Getting started with Rust

This weekend, while toiling away solving technical problems on a separate project, it occurred to me that I needed to print numbers that…

This weekend, while toiling away solving technical problems on a separate project, it occurred to me that I needed to print numbers that are human readable. Initially I decided to roll my own, but I quickly remembered Rust has the beautiful depth of a module system sitting right at my fingertips.

Problem is, human-format didn’t exist.

Good news is, it does now. Search Result for human-format

Before jumping in, let’s take a step back though, and talk about Rust overall.

What’s Good?

Here are some of my favorite aspects of the Rust ecosystem.

  • The syntax feels good. There are some odd and seemingly inconsistent choices made given the intentions of the language, but overall it feels natural.
  • There are tools for all necessary tasks. Initializing, Formatting, Testing, Documentation, Benchmarking, Building, Running, and Publishing all built into Cargo from the get-go.
  • Borrowing provides a new paradigm of thought. Gone are the days of referencing lost resources or forgetting to free a handle, as the compiler will strictly not allow you to.
  • Cross Platform Automation is already functional. Leverage Travis-CI and Appveyor to build and validate your code across Windows, Linux and MacOS.
  • Central documentation provides great cross package referencing. provides an indexed source for documentation of all modules published on

In all, Rust does a lot of things right. Each of these deserves its own call out.

A New Project

To initialize a new project you can call cargo init to create a library, or cargo init --bin to create a binary. It will automagically create the relevant files, and initialize a git repository, leaving the project in a state to run a sanity check and see code working:

Cargo provides some great features here, wrapping up the internals of what is necessary for a compiled artifact to be created from your code. Though the details are never too far away…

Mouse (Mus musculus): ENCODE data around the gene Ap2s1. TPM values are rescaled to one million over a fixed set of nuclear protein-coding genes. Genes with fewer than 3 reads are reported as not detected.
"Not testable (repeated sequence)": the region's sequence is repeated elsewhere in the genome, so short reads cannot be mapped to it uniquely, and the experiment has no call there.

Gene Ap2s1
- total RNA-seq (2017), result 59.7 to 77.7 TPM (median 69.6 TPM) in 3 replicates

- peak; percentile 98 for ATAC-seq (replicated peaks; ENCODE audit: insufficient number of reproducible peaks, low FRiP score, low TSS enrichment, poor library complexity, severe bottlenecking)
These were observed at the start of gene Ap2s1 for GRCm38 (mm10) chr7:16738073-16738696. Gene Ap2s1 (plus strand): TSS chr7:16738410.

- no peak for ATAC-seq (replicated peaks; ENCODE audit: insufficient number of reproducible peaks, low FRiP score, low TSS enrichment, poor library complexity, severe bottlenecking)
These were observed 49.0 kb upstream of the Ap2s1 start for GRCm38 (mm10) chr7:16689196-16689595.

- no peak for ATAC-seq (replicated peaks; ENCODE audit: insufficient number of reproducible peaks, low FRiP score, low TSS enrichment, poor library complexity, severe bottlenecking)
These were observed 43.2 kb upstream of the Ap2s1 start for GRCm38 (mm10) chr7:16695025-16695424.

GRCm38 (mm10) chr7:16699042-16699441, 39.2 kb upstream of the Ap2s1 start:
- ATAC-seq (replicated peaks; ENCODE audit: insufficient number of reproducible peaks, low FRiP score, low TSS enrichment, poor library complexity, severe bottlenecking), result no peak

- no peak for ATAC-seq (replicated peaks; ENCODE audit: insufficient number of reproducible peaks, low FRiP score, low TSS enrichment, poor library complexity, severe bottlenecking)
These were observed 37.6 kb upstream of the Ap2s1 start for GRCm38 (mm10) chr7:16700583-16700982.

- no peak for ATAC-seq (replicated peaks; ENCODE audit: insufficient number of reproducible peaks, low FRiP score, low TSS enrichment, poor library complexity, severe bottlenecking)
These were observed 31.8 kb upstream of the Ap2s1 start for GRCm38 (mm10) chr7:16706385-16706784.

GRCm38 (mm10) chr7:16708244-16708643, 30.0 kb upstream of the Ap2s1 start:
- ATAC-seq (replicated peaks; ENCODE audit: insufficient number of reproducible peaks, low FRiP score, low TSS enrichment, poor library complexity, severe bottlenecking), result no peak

In the ./src directory, you will see a file called and inside it is a conspicuously familiar application to any seasoned programmer.

The main function declaration is the entry point for the application, without it your application will fail to compile. This is what happens if you rename main to main2.

That being said, main is already there, so we can proceed.

println! is an example of a macro in Rust. They are used to build off of the typical capabilities of the Rust language to provide improved syntactical capability through encapsulating code for convenience. println!, print! and format! are three such macros that find their way into your code when debugging.

Finally, you should see a file called cargo.toml . This is the manifest file for your project. It houses package, feature flags, build configuration details, dependencies, and many other values and is human readable.

Next, I will be discussing the most interesting aspect of the Rust ecosystem: the partnership between Documentation and Testing. This is a very promising feature and one that I hope starts getting more traction in other communities, like that of the JavaScript community which doesn’t seem to take Documentation or Testing so seriously.

Drop your feedback and comments in below.
Good luck and good compiler wrangling to you.